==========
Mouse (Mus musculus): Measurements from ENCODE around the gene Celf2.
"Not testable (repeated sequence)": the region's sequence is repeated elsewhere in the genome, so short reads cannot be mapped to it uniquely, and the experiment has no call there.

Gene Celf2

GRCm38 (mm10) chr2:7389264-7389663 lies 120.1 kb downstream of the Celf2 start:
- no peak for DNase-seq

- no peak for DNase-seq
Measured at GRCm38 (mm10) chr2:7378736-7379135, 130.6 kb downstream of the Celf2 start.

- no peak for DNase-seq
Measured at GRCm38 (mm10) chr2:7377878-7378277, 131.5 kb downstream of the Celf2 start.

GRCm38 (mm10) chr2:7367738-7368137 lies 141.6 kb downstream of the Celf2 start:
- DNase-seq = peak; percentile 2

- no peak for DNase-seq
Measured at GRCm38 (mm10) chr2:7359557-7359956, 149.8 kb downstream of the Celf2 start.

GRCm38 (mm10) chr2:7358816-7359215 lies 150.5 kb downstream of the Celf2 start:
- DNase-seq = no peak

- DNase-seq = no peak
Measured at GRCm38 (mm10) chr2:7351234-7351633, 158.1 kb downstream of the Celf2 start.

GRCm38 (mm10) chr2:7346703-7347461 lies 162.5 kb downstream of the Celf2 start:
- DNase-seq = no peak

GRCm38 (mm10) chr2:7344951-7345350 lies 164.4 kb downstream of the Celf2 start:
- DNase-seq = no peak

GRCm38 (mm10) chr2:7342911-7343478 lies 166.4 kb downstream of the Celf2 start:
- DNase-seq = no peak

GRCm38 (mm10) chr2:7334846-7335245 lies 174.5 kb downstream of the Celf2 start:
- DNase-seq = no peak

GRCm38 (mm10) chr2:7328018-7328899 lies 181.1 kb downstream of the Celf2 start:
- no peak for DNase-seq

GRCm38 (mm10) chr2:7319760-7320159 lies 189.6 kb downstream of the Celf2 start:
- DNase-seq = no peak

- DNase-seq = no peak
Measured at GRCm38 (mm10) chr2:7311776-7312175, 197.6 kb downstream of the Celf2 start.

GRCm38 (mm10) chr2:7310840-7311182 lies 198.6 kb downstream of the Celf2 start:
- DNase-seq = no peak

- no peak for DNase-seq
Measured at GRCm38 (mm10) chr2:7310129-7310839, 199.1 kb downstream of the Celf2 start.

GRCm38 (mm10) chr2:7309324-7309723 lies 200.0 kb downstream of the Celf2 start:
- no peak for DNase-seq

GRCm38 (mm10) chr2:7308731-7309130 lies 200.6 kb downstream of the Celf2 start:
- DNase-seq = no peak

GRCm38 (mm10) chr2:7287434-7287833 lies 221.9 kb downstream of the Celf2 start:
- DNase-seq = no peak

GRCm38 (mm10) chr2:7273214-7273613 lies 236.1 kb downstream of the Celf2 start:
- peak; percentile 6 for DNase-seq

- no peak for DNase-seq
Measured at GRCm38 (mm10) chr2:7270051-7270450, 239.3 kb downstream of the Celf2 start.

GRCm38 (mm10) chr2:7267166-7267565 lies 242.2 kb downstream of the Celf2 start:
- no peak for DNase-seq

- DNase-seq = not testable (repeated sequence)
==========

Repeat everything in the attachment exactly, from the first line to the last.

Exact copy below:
Mouse (Mus musculus): Measurements from ENCODE around the gene Celf2.
"Not testable (repeated sequence)": the region's sequence is repeated elsewhere in the genome, so short reads cannot be mapped to it uniquely, and the experiment has no call there.

Gene Celf2

GRCm38 (mm10) chr2:7389264-7389663 lies 120.1 kb downstream of the Celf2 start:
- no peak for DNase-seq

- no peak for DNase-seq
Measured at GRCm38 (mm10) chr2:7378736-7379135, 130.6 kb downstream of the Celf2 start.

- no peak for DNase-seq
Measured at GRCm38 (mm10) chr2:7377878-7378277, 131.5 kb downstream of the Celf2 start.

GRCm38 (mm10) chr2:7367738-7368137 lies 141.6 kb downstream of the Celf2 start:
- DNase-seq = peak; percentile 2

- no peak for DNase-seq
Measured at GRCm38 (mm10) chr2:7359557-7359956, 149.8 kb downstream of the Celf2 start.

GRCm38 (mm10) chr2:7358816-7359215 lies 150.5 kb downstream of the Celf2 start:
- DNase-seq = no peak

- DNase-seq = no peak
Measured at GRCm38 (mm10) chr2:7351234-7351633, 158.1 kb downstream of the Celf2 start.

GRCm38 (mm10) chr2:7346703-7347461 lies 162.5 kb downstream of the Celf2 start:
- DNase-seq = no peak

GRCm38 (mm10) chr2:7344951-7345350 lies 164.4 kb downstream of the Celf2 start:
- DNase-seq = no peak

GRCm38 (mm10) chr2:7342911-7343478 lies 166.4 kb downstream of the Celf2 start:
- DNase-seq = no peak

GRCm38 (mm10) chr2:7334846-7335245 lies 174.5 kb downstream of the Celf2 start:
- DNase-seq = no peak

GRCm38 (mm10) chr2:7328018-7328899 lies 181.1 kb downstream of the Celf2 start:
- no peak for DNase-seq

GRCm38 (mm10) chr2:7319760-7320159 lies 189.6 kb downstream of the Celf2 start:
- DNase-seq = no peak

- DNase-seq = no peak
Measured at GRCm38 (mm10) chr2:7311776-7312175, 197.6 kb downstream of the Celf2 start.

GRCm38 (mm10) chr2:7310840-7311182 lies 198.6 kb downstream of the Celf2 start:
- DNase-seq = no peak

- no peak for DNase-seq
Measured at GRCm38 (mm10) chr2:7310129-7310839, 199.1 kb downstream of the Celf2 start.

GRCm38 (mm10) chr2:7309324-7309723 lies 200.0 kb downstream of the Celf2 start:
- no peak for DNase-seq

GRCm38 (mm10) chr2:7308731-7309130 lies 200.6 kb downstream of the Celf2 start:
- DNase-seq = no peak

GRCm38 (mm10) chr2:7287434-7287833 lies 221.9 kb downstream of the Celf2 start:
- DNase-seq = no peak

GRCm38 (mm10) chr2:7273214-7273613 lies 236.1 kb downstream of the Celf2 start:
- peak; percentile 6 for DNase-seq

- no peak for DNase-seq
Measured at GRCm38 (mm10) chr2:7270051-7270450, 239.3 kb downstream of the Celf2 start.

GRCm38 (mm10) chr2:7267166-7267565 lies 242.2 kb downstream of the Celf2 start:
- no peak for DNase-seq

- DNase-seq = not testable (repeated sequence)